Timely tips for a cleaner workplace
Creating a safe and healthy workplace is a growing priority for all employers, especially as cold and flu seasons seem to hit harder each year and novel viruses emerge. To accomplish this goal, businesses must look beyond standard cleaning. Clean facilities don’t just look better—they provide a healthier, high-performing environment that makes for happier employees and customers, too.
Our new guide, Cleanliness at work—How to protect your people and your profits with LEAN cleaning, offers practical tips and techniques that help reduce risk and improve cleaning best practices.
Here are some of the guide’s tips for a cleaner, safer workplace.
A trio of tips for disinfecting floors
Floors are indirect contributors to cross-contamination, especially in healthcare, education, manufacturing and in facilities with high-traffic areas.
Follow these tips to ensure your workplace is disinfected from top to bottom.
- Try a double-scrub process that combines cleaning and disinfection in one step. This 2-for-1 approach saves time and streamlines the products you keep in stock.
- Follow manufacturer instructions when applying a disinfectant to get optimal performance from your cleaning products.
- Work in small sections when disinfecting. This enables a focused, repeatable and effective cleaning process.
Bonus tip: When choosing cleaning products, make sure you know the difference between cleaning, disinfecting and sanitizing. For example, disinfecting kills or destroys germs on surfaces by using chemicals and does not necessarily clean surfaces or remove dirt.
--Download our Cleanliness at work guide, and get practical tips and techniques that reduce risk and improve cleaning.--
Use LEAN cleaning best practices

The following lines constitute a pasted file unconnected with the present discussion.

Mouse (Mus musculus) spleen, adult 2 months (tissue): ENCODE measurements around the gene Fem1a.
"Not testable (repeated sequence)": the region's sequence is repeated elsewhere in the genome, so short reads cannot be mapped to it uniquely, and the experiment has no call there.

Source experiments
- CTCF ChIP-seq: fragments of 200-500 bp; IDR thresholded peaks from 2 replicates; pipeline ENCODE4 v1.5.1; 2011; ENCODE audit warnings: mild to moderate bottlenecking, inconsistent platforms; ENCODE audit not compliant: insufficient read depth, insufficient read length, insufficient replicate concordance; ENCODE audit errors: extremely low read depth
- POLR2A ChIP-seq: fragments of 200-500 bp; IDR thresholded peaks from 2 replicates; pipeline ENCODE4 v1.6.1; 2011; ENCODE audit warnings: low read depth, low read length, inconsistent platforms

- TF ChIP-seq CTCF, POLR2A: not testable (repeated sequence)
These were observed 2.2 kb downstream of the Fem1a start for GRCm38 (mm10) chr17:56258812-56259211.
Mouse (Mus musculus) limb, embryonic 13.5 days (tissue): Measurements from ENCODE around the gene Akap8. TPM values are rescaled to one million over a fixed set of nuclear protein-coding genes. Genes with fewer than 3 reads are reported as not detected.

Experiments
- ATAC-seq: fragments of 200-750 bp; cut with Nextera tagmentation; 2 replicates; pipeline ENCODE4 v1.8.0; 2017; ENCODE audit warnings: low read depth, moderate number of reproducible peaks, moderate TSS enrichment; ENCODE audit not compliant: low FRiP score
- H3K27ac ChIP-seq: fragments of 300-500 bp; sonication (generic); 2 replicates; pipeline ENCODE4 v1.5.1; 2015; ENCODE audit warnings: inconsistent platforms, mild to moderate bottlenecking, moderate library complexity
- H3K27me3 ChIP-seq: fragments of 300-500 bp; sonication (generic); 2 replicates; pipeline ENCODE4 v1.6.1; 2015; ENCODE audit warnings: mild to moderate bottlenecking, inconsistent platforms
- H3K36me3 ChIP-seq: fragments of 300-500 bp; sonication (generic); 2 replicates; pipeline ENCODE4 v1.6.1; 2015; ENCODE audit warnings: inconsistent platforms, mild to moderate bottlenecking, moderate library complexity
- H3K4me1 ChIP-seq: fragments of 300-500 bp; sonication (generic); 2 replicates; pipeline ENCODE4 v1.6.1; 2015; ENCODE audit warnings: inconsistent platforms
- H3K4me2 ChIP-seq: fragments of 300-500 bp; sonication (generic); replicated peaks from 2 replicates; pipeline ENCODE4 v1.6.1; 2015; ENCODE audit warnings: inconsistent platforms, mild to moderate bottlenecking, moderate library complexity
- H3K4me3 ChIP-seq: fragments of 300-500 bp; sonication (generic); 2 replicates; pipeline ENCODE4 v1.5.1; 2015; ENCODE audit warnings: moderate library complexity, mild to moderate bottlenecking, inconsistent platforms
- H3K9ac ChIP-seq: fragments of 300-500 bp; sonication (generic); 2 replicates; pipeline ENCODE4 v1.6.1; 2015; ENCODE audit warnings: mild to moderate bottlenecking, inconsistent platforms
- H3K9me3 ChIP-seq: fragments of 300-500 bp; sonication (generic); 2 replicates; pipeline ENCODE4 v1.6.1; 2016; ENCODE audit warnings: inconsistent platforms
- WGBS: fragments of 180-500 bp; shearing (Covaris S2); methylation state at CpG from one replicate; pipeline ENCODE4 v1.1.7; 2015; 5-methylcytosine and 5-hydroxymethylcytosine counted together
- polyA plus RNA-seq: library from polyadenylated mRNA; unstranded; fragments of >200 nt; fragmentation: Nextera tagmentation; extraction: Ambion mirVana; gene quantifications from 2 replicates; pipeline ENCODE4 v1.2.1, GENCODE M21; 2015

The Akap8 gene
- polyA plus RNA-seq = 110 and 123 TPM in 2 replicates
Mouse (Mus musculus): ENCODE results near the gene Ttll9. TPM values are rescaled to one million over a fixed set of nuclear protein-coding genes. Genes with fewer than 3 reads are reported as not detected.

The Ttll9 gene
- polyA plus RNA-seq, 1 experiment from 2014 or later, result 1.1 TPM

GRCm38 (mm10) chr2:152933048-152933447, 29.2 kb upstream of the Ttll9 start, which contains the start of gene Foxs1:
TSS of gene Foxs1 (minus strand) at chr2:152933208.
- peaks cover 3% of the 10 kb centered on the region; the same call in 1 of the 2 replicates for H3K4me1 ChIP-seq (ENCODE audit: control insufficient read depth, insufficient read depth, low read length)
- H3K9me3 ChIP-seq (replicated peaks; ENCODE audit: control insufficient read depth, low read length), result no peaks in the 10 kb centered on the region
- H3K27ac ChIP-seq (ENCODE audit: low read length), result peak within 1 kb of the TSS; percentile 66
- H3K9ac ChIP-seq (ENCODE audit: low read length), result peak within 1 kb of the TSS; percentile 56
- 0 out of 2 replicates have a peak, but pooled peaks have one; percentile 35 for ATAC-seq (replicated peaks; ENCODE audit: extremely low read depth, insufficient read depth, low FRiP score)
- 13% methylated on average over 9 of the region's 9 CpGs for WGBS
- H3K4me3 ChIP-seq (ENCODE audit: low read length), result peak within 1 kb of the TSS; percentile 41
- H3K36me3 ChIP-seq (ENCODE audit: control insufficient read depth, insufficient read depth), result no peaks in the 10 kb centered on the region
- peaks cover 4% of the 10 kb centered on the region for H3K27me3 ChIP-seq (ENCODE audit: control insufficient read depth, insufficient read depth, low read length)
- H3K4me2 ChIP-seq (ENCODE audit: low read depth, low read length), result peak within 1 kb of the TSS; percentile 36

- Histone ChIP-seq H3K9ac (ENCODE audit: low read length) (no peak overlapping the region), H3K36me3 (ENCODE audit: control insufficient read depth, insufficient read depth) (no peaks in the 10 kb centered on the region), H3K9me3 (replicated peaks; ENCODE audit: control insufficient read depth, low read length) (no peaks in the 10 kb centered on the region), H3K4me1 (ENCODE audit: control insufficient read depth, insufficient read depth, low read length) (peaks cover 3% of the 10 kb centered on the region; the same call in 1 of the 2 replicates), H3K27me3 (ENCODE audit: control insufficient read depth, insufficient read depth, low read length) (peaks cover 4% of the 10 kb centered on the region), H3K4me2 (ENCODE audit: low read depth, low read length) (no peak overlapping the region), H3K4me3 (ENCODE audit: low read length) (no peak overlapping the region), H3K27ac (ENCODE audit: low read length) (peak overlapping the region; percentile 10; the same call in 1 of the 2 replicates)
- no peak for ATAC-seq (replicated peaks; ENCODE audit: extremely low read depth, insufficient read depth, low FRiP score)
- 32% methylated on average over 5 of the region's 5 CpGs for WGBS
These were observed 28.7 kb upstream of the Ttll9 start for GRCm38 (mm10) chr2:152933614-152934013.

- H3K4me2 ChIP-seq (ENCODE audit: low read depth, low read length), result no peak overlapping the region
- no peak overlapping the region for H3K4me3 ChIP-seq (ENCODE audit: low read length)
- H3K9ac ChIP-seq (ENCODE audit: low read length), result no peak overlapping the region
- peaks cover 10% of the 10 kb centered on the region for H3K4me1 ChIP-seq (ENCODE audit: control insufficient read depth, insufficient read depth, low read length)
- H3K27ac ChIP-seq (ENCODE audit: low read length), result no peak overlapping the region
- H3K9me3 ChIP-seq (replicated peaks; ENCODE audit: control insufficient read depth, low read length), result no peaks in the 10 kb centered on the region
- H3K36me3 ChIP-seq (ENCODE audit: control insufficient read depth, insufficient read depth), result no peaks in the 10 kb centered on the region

LEAN cleaning takes LEAN principles that have minimized waste in manufacturing and nearly all industries for decades, and applies them to cleaning.
Here are three LEAN ways to clean effectively (check out the guide for the rest of the tips!)
- Clean first, disinfect second. Germs can hide underneath dirt, which can reduce the germ-killing ability of some disinfectants.
- Clean from top to bottom, starting with the highest and least dirty surfaces first, then lower and dirtiest surfaces second.
- Use warm or hot water with any cleaning product unless the label states the product is formulated for cold water.
CDC’s proper handwashing guidelines
The Center for Disease Control (CDC) recommends cleaning hands in a specific way to avoid getting sick and spreading germs to others. Its guidance for effective handwashing and the use of hand sanitizer was developed based on data from several studies.
- Wet your hands with clean, running water (warm or cold), turn off the tap and apply soap.
- Lather all hand surfaces, including the back of your hands, between fingers and under your nails.
- Scrub your hands for at least 20 seconds.
- Rinse your hands well under clean, running water.
- Dry with a clean paper towel.
Bonus tip: No timer handy for that 20-second cleaning? Hum the entire “Happy Birthday” song twice.